Misconception Number 42: Organic farmers can use toxic natural pesticides based on the argument that substances produced by living organisms are not really chemical, but rather organic constituents of nature. In reality, the distinction between lab-created products and products created by living organisms does not make sense scientifically, since every biological process is fundamentally a chemical process.
Summary of Counter-Arguments:
Details of Counter-Arguments:
To prevent unacceptable losses from pests, diseases, and weeds, Organic Agriculture relies primarily on ecological processes, biodiversity, and cycles adapted to local conditions. It also uses living organisms and cultivation methods to control pests and weeds. Chemical substances (even if natural) are used as a last resort. Hence the decision process for use of chemical substances for pest and weed control is different in organic farming than in typical conventional agriculture, where the use of pest and weed control chemical substances is routine.
It is possible to artificially create (i.e., in a laboratory) molecules that already exist in the “natural” world in such a way that there is no detectable difference in the end-product. Such synthetic products (that are identical to those existing naturally) may be allowed in organic agriculture, provided they are not available in sufficient quantities and qualities in their natural form, and provided that all other criteria (see below) are satisfied.
It is also true that some natural pesticides (even those used in Organic Agriculture) can have harmful effects on human health if they end up in our food. However, every year the agro-chemical industry creates new active substances composed of molecules that do not exist in living ecosystems and for which the negative human health effects are unknown. The most relevant difference between “natural” and “artificial” pesticides is the length of time they persist in the environment (i.e., half-life). Because “natural” pesticides use molecules that are already present in the environment (e.g., such molecules may be part of a specific plant), biological mechanisms have evolved to deal to these molecules and there are frequently organisms that are capable of quickly “digesting” such molecules (e.g., bacteria and fungi). While natural pesticides normally degrade in a matter of a few days, synthetic pesticides often persist for several months to tens of years (e.g., Toxaphene/Camphachlor has a half-life between 70 days and 12 years depending on climate and soil conditions). If the natural pesticide is applied with sufficient time prior to harvest, there is very little chance that it will end up in our food. Organic products have consistently shown insignificant pesticide residues as compared to conventional products.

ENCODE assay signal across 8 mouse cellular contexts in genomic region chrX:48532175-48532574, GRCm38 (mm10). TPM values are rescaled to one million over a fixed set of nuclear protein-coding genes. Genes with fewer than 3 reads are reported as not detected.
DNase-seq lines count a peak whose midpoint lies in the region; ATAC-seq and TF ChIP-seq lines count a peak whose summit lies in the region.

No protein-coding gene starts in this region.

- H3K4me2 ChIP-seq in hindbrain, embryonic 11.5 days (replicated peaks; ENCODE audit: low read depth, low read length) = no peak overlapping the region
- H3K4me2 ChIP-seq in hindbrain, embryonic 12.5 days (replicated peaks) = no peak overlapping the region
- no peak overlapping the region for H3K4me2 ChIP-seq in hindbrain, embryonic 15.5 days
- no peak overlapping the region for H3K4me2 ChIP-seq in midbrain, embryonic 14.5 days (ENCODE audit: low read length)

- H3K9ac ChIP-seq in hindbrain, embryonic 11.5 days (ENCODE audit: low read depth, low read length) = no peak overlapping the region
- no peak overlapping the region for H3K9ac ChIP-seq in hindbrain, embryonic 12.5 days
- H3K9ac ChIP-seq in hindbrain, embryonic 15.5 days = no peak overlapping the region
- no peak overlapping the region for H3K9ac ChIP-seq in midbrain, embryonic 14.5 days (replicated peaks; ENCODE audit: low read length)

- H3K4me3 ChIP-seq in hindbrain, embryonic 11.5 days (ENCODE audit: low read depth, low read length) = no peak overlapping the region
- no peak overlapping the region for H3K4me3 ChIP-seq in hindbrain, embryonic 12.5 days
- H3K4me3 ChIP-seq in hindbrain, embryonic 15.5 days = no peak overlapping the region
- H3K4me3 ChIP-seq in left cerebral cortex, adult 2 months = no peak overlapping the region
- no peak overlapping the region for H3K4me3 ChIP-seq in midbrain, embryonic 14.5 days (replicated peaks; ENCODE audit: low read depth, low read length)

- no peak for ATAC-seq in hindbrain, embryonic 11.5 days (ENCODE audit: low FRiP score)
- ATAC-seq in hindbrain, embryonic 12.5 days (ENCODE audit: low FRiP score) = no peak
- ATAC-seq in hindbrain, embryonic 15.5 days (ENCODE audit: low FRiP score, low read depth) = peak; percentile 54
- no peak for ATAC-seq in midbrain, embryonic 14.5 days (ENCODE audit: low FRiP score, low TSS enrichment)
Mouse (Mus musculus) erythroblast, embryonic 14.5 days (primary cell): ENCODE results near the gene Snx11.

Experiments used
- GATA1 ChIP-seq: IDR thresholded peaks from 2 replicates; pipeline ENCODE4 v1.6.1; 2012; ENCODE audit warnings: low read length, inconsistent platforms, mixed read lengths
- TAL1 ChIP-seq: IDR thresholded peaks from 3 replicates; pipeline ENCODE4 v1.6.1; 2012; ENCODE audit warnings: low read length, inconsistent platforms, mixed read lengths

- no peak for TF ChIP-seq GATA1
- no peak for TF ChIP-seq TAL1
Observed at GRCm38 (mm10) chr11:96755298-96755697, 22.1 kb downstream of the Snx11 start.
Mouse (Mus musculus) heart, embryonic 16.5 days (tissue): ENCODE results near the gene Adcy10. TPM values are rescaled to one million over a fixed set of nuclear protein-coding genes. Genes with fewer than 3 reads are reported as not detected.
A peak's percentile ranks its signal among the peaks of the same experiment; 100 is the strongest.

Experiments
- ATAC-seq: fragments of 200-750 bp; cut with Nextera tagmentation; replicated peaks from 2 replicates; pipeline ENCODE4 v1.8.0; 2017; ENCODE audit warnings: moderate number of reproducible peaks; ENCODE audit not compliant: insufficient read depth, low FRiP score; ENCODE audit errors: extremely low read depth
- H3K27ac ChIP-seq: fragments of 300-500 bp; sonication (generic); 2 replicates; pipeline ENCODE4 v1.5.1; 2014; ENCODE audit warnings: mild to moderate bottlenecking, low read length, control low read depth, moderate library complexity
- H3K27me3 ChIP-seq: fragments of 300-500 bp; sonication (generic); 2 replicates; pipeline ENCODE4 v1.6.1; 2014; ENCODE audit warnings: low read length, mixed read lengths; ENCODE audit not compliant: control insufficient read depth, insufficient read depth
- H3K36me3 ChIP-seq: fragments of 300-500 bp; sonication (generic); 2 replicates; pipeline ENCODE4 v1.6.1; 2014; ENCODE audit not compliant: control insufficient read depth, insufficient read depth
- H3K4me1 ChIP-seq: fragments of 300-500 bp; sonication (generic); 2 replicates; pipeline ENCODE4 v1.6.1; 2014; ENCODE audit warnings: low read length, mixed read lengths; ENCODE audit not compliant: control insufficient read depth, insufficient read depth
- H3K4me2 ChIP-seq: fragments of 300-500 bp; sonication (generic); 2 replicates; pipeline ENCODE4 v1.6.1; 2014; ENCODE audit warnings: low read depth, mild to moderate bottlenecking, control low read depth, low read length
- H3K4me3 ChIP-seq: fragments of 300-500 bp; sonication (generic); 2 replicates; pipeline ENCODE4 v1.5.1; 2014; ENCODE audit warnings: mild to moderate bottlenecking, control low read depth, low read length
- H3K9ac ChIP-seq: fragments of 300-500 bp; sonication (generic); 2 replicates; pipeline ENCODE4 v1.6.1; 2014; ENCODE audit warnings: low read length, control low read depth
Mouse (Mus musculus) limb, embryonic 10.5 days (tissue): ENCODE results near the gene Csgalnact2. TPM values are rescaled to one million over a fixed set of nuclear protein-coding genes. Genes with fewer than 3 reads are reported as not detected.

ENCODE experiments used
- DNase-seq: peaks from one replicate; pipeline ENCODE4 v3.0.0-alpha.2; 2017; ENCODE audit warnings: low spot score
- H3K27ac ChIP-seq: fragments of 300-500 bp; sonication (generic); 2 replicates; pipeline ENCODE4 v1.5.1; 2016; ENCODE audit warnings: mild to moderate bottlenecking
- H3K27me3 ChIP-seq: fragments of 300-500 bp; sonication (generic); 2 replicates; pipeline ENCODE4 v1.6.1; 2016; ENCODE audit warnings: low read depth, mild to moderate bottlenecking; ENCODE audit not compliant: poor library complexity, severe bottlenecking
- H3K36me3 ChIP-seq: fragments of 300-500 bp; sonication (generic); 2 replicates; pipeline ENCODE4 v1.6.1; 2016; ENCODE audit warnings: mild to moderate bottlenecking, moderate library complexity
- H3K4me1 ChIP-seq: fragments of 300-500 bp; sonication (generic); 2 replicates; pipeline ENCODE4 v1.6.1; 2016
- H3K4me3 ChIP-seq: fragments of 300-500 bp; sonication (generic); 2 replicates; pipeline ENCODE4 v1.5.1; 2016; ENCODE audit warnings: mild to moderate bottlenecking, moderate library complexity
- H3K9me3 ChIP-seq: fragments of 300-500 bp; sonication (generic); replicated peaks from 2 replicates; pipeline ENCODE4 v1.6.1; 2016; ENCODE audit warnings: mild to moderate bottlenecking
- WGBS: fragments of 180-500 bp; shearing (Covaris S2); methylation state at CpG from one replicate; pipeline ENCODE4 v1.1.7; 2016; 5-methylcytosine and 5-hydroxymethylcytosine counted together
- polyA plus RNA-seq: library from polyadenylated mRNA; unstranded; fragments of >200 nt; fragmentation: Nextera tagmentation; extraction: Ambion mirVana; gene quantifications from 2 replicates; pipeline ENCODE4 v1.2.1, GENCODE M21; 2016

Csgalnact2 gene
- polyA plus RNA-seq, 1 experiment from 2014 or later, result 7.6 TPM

For the reasons presented above, naturally occurring plants, animals, fungi, bacteria, and other organisms are generally allowed as inputs in organic agriculture. Natural substances that undergo physical transformations, either by mechanical processing or biological methods (e.g., composting, fermentation, and enzymatic digestion) are also generally allowed, since these processes can occur in nature and are therefore unlikely to create unnatural variations of these molecules. On the contrary, substances that are modified by chemical reaction are considered synthetic and, therefore, generally not allowed, except for certain products that are considered identical to those in nature, as mentioned above. Hence, yes, every natural/biological process is fundamentally a chemical process, but every chemical process does not necessarily occur in nature, which is why the organic movement is so cautious about synthetic inputs.
The natural versus synthetic criterion is indeed a too simplistic to define organic inputs and is NOT the only criterion used by Organic Agriculture. Inputs accepted under organic production meet the following criteria, at a minimum:
Finally, Organic Agriculture minimizes the use of external inputs and encourages self-reliance of farms. Hence, plant extracts and other natural pesticides that can be produced on the farm are preferred to inputs purchased from manufacturers.
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